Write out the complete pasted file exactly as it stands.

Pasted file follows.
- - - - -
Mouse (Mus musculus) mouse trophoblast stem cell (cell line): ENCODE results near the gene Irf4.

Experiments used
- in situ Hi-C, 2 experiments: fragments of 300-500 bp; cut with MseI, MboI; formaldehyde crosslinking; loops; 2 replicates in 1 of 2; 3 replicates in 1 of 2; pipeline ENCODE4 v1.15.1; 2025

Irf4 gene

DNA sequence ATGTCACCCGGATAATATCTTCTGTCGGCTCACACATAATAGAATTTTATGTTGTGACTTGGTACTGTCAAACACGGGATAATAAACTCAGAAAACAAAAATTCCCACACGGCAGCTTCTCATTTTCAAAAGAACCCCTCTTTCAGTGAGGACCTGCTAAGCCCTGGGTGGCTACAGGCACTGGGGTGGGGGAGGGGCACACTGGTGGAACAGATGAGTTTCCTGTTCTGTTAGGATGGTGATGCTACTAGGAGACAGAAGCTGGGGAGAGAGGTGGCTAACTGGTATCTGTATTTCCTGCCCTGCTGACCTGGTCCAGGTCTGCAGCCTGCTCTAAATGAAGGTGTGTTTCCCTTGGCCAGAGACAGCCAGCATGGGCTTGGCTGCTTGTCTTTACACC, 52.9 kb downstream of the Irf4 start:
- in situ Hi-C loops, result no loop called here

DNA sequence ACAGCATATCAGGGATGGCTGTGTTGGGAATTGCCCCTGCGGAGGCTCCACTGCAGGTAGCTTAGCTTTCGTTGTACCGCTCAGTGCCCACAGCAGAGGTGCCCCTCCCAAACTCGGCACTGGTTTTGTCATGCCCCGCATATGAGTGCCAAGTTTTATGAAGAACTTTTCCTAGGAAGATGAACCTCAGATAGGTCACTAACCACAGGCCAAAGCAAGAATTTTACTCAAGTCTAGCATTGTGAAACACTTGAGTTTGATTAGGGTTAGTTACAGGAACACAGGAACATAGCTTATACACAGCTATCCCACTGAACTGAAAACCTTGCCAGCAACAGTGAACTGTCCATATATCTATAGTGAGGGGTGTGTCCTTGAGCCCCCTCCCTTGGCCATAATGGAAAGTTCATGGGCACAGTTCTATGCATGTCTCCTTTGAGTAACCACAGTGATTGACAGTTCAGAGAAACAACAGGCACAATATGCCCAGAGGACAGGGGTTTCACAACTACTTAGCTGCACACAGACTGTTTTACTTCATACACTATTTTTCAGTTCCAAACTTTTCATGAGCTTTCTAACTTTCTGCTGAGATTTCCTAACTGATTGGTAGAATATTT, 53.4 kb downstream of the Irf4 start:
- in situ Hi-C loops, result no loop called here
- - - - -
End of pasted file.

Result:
Mouse (Mus musculus) mouse trophoblast stem cell (cell line): ENCODE results near the gene Irf4.

Experiments used
- in situ Hi-C, 2 experiments: fragments of 300-500 bp; cut with MseI, MboI; formaldehyde crosslinking; loops; 2 replicates in 1 of 2; 3 replicates in 1 of 2; pipeline ENCODE4 v1.15.1; 2025

Irf4 gene

DNA sequence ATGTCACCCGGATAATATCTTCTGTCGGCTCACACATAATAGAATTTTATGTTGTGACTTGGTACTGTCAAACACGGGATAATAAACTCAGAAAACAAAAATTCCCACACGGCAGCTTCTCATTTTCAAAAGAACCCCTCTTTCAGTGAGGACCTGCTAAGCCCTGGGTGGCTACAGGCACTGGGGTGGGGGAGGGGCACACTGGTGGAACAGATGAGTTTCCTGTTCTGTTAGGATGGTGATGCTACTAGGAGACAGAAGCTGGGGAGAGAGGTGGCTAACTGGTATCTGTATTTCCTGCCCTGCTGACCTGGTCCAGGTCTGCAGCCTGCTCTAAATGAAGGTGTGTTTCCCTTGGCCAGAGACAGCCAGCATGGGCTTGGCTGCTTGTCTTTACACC, 52.9 kb downstream of the Irf4 start:
- in situ Hi-C loops, result no loop called here

DNA sequence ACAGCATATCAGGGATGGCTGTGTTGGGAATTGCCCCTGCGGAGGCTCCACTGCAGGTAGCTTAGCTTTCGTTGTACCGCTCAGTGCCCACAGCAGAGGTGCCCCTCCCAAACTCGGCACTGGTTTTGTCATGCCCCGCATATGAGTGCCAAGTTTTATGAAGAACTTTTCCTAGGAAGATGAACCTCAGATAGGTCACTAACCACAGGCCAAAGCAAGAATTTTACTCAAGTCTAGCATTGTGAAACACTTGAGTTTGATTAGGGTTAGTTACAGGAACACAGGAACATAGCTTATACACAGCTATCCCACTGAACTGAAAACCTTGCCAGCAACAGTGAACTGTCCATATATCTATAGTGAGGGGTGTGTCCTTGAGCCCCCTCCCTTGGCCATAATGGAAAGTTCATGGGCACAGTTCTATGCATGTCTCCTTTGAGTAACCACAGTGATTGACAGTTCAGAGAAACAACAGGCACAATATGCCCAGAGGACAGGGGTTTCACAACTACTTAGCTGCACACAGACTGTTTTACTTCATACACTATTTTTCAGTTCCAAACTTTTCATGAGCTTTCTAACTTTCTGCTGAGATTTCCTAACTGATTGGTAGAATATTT, 53.4 kb downstream of the Irf4 start:
- in situ Hi-C loops, result no loop called here